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Topics: Developer Forum, User Forum
Mar 6, 2012 at 7:48 PM
Edited Mar 7, 2012 at 12:38 PM


I don't know if I have misunderstood the word multi-threading but when I run either a home-made or a default sample on the FPE and watch my cores, only the first core is working. So is the FPE supposed to work on more than one core or should I found a way to make it works?

I'm asking this because the project I'm currently working on might need to simulate a lots of objects in the same time and the FPE is quickly over-using my first core, which result in big lags.




Edit : I haven't made this topic to complain about the engine, it's one of the greatest framework I have ever use ;)

Mar 8, 2012 at 5:31 PM
Edited Mar 8, 2012 at 5:31 PM

Farseer is not multi-threaded. You'd have to implement that yourself. You can run the physics on another core and communicate somehow to the main thread running on the first core. That won't be that hard to implement (just set the thread afficinities). You can find posts on this forum from people who've done that. Still it's quite away from real parallelization of tasks which is the only thing that could significantly boost performance.  It's because you would still have a bottleneck somewhere (probably the GPU) so one thread will have to wait for the other. At the end of the day the gain will be less than the pain.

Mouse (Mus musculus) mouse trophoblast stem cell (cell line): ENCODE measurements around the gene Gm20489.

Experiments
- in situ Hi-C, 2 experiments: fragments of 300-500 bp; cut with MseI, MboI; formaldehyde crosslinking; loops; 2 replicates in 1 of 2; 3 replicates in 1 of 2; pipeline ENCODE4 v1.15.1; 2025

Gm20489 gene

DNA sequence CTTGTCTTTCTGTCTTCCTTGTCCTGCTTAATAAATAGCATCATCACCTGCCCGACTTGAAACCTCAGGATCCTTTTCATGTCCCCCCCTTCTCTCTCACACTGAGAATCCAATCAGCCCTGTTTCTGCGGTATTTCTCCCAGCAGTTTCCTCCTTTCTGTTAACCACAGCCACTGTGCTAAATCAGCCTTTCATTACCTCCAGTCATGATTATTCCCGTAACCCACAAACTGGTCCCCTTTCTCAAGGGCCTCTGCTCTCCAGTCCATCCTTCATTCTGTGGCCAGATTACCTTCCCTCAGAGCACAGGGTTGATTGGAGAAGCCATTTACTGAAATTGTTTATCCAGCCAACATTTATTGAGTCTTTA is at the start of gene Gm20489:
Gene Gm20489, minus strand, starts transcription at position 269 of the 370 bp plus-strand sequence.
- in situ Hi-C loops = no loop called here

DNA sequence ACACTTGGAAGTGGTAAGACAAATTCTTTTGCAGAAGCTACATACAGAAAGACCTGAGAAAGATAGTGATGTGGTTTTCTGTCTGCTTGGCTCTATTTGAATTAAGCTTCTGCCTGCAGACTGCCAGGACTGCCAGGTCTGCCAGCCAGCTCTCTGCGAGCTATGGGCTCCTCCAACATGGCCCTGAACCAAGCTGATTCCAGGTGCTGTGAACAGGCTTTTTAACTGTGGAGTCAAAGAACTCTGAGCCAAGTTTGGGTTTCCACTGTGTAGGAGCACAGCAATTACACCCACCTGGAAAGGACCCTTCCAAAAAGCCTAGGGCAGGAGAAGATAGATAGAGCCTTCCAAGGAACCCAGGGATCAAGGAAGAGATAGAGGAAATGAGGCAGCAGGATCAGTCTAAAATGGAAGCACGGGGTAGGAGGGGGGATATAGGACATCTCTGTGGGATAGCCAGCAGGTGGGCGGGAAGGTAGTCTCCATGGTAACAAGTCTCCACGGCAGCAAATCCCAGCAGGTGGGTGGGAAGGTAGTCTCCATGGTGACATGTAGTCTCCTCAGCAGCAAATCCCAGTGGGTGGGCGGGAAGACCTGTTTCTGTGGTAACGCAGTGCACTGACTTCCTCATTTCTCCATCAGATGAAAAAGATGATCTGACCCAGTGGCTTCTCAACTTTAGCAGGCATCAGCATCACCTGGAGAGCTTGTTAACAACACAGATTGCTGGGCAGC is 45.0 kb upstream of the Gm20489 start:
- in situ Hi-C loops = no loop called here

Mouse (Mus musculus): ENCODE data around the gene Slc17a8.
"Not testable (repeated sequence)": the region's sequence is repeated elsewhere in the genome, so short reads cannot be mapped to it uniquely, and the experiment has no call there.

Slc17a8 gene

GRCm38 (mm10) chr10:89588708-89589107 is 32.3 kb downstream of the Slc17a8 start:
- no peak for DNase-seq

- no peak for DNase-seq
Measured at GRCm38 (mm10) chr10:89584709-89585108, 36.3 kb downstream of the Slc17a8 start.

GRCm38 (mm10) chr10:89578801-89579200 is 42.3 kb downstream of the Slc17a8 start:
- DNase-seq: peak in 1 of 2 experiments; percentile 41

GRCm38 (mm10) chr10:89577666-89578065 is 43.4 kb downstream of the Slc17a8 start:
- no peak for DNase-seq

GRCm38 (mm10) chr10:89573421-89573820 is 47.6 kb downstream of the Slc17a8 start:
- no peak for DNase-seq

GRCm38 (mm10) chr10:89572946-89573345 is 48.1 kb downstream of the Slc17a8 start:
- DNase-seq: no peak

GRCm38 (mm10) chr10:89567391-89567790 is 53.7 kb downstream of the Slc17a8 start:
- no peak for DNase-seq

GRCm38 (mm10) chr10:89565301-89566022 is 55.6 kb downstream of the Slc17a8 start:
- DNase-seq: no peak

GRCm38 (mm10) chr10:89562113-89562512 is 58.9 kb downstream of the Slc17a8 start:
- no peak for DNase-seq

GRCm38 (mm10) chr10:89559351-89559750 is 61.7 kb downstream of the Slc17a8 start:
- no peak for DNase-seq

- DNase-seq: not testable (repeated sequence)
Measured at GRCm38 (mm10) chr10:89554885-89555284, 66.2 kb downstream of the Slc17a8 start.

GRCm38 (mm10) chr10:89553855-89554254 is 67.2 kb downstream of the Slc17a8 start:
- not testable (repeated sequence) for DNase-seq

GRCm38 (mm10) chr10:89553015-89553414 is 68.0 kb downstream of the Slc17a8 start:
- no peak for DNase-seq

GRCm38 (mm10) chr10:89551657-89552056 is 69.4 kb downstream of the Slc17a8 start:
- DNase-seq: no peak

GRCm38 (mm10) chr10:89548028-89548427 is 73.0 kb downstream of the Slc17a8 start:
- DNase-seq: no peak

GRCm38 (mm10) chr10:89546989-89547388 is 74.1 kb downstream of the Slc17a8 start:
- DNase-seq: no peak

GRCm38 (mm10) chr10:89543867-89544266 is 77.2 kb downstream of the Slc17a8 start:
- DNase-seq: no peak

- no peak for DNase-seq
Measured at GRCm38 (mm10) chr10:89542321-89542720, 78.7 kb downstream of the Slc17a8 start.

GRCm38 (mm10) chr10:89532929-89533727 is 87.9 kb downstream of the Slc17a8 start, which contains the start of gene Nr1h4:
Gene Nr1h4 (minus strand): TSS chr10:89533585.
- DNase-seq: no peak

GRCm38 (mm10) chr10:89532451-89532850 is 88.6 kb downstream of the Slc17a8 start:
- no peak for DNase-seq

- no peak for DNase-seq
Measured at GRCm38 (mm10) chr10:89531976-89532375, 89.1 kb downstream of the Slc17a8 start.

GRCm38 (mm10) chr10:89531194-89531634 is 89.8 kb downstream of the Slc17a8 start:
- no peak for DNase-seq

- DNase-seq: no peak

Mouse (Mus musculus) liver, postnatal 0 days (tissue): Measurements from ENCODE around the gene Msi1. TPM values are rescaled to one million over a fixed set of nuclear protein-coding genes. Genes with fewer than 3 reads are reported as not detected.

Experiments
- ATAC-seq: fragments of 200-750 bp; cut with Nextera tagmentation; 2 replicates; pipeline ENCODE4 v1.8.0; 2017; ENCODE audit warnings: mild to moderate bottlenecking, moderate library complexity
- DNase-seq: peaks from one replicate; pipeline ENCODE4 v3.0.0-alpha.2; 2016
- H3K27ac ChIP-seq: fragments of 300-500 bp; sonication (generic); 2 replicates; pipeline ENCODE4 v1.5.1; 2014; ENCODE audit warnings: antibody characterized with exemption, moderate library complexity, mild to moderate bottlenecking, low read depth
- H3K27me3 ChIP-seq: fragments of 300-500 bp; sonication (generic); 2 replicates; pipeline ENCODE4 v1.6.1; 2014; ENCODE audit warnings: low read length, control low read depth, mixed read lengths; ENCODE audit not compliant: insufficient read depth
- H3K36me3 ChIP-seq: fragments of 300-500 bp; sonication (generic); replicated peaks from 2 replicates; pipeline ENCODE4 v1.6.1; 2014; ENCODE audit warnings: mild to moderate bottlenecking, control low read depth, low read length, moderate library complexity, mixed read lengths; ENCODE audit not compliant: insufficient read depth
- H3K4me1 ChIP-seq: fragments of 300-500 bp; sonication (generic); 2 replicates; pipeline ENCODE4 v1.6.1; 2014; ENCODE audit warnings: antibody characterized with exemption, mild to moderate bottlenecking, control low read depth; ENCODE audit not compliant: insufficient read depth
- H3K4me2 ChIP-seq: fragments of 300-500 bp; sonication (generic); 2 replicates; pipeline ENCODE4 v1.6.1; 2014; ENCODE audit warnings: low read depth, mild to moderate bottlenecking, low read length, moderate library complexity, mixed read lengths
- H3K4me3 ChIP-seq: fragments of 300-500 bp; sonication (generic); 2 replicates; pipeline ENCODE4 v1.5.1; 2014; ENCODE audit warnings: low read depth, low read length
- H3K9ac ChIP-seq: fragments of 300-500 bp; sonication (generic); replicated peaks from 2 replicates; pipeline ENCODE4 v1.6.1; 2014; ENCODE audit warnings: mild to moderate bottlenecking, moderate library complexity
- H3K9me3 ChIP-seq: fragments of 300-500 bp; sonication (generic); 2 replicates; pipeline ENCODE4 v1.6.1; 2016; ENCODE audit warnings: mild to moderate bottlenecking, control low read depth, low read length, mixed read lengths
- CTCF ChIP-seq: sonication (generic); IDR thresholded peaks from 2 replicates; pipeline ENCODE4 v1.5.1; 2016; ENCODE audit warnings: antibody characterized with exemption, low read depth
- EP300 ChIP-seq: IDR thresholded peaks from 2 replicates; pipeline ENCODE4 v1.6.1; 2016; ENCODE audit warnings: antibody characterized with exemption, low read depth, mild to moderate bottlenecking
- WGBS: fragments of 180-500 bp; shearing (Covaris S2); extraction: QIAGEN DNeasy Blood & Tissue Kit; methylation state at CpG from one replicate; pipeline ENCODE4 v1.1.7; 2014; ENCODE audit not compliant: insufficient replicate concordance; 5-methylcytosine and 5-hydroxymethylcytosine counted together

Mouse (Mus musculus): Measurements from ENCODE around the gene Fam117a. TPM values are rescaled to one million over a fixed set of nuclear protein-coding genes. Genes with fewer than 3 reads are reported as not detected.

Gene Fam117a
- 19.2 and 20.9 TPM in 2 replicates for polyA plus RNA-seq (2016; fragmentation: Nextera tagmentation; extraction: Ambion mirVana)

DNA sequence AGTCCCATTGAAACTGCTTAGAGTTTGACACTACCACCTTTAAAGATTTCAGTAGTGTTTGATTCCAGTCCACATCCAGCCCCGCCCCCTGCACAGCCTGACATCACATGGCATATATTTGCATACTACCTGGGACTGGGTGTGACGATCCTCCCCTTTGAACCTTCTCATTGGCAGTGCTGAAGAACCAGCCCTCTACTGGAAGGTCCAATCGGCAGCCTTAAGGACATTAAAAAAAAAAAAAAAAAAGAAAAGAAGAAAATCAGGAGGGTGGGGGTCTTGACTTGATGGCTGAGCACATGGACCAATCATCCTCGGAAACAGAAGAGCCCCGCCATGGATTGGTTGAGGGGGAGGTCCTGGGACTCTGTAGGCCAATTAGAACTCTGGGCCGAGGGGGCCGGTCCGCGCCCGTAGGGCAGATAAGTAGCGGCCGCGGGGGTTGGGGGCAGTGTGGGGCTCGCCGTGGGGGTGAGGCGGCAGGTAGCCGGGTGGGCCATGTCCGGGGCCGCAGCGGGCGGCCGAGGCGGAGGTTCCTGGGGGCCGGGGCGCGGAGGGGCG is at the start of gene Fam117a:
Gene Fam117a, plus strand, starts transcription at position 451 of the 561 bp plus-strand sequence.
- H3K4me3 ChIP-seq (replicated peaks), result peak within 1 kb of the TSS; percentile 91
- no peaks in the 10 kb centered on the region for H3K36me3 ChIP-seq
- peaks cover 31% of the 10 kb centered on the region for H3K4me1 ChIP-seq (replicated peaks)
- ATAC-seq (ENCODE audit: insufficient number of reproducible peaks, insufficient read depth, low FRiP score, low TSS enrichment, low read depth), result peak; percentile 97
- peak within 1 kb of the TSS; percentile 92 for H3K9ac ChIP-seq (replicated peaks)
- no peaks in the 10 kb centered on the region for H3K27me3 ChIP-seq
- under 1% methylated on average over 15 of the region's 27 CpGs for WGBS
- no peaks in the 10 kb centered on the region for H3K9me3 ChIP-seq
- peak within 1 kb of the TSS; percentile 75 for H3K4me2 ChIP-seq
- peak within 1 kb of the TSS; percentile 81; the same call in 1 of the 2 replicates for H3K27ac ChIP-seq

It will be interesting to see what could be done with C# 5.0 and the async framework - might be a great way to demonstrate the advantages of .NET for porting something that wasn't build with multi-threading in mind without going through synchronization hell.

Mar 8, 2012 at 8:32 PM

I can't wait to try this out ^^, the fact the FPE only use one core is limiting the maximum number of bodies simulated (without even adding any other curstom code in the physic simulation).

Mutlicore + FPE = best 2D physic engine ever :p

Mar 8, 2012 at 11:58 PM

Well you don't have to wait for C# 5 really (even more than now it's already a CTP with permission to be used in production).  You can use System.Threading.Tasks and the Task Parallel framework which are almost equivalent to the async/await in C# 5.0,  those being little more than syntactic sugar. Still someone needs to modify Farseer to take advantage of them i.e. someone who knows where stuff can be safely run in parallel. That's not at all an easy task because Box2D, on which Farseer is based, is not written with multi-threading in mind.

Also if you look at other physics engines like Bullet the hot stuff is not about multithreading in the least but rather running stuff on the GPU with CUDA/OpenCL.